There are very few symbols in Katherine Mansfield Miss Brill. The most important of these symbols are things in her everyday life or part of her usual routine.
Miss Brill spends most of her days on a park bench. She doesn’t do so to simply enjoy the fresh air, but mainly in hopes that she will share a conversation with one of the two people who enjoyed the same seat in the park. This never happens though and she is down on this as she was looking forward to it. The bench itself represents hope that something she is expecting will happen. However, Miss Brill doesn’t view the bench as a symbol of disappointment.
The park benches are also perches for other elderly people whom Miss Brill feels probably came from some dark place. It is revealed at the end of day that Miss Brill herself returns to a dark place.
The bench could also be viewed as a perch or the proverbial wall of which Miss Brill is a fly on. While sitting on the bench, Miss Brill enjoys eavesdropping on other people’s conversations. This could also be seen as Miss Brill’s optimism as she turned a negative into a plus regardless.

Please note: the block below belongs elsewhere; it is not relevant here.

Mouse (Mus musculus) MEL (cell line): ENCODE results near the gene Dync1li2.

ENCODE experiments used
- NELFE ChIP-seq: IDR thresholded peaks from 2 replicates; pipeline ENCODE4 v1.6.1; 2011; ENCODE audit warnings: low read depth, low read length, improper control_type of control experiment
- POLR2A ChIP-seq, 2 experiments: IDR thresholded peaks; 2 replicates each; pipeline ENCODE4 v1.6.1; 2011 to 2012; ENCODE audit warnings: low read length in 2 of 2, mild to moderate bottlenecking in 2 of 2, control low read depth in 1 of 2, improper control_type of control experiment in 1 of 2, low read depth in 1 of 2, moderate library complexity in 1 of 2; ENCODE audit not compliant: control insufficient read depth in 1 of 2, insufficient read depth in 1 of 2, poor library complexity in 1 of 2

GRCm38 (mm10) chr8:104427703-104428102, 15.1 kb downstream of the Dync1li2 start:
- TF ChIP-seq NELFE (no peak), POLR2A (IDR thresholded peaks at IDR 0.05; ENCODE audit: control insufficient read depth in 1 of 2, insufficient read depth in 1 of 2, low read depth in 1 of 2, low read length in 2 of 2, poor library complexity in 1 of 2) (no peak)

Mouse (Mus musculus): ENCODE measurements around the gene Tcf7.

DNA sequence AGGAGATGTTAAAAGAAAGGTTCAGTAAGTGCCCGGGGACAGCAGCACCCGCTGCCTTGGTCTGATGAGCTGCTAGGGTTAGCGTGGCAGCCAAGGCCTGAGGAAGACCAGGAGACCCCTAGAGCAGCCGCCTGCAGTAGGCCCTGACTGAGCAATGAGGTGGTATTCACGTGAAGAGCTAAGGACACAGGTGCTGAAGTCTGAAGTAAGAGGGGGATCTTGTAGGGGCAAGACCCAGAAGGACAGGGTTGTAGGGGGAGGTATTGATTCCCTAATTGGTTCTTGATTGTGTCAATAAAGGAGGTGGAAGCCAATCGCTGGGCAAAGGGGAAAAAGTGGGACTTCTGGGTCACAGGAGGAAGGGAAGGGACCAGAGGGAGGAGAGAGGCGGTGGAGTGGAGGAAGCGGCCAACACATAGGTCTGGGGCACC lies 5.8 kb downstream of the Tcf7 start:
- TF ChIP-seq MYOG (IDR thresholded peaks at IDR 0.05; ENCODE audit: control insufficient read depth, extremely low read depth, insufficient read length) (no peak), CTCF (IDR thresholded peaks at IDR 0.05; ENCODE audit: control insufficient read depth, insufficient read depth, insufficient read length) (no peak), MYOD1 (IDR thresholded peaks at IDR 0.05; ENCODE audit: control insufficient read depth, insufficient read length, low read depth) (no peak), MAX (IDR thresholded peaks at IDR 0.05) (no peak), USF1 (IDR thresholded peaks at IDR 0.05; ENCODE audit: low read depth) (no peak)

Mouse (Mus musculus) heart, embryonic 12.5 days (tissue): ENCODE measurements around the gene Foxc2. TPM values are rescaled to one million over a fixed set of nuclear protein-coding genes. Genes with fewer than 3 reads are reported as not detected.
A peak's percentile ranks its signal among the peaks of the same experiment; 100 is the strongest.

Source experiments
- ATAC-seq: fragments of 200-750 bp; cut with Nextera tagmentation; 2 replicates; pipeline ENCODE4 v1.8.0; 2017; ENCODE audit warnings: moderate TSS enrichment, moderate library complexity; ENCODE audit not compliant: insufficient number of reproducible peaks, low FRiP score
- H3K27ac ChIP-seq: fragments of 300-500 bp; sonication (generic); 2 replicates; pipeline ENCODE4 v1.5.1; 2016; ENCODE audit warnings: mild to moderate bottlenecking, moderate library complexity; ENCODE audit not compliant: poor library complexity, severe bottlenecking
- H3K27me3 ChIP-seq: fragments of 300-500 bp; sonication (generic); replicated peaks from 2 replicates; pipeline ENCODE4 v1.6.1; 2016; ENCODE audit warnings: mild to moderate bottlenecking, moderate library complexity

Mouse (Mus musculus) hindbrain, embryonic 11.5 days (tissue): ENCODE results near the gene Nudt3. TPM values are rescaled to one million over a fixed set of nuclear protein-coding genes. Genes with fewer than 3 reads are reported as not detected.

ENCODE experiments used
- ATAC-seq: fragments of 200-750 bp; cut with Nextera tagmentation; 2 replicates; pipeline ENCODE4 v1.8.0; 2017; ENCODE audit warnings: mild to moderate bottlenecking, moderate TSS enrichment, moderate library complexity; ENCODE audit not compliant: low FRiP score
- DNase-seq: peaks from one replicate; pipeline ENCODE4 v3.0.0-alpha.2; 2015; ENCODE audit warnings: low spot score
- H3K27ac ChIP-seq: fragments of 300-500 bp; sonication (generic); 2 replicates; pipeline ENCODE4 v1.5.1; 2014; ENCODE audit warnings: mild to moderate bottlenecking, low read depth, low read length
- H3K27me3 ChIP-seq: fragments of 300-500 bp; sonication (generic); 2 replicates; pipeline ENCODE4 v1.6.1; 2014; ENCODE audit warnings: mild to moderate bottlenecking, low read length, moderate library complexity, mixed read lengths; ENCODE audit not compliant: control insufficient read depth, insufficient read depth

Miss Brill’s fur—which calls a rogue—represents a companion as well as herself. It is an older fur that is somewhat worn. Miss Brill refers to it as a male which reflects that she not only longs for excitement (via the term rogue), but that she also doesn’t have a significant other in her life. The fur is a substitute companion that accompanies her to the park. It lives a life similar Miss Brill’s as it is put into the closet to lament in the same way Miss Brill returns to her dark room to cry. She puts it in the closet so that it wouldn’t see her cry.
The fur also shares the rejection that Miss Brill sees when a boy calls her a “stupid old thing” and a girl insults her fur. She values the fur’s companionship and treats it as if it were an actual person, saving it the dignity of crying in front of her when actually she didn’t want her companion to see her cry.
Normally Miss Brill gets a cake every Sunday to enjoy, but this particular Sunday when she and the fur are insulted is different. She simply returns home to sulk. The cake represents a bit of enjoyment in an otherwise uneventful and pitiful existence. By not getting the cake, Miss Brill denies herself that enjoyment.
Like the cake, the orchestra has positive connotations of a better time. It adds to Miss Brill’s park experience every Sunday. It allows for her imagination to wander in the form of a play where everyone in the park participates. The orchestra’s songs represent gateways that take her further from her current existence.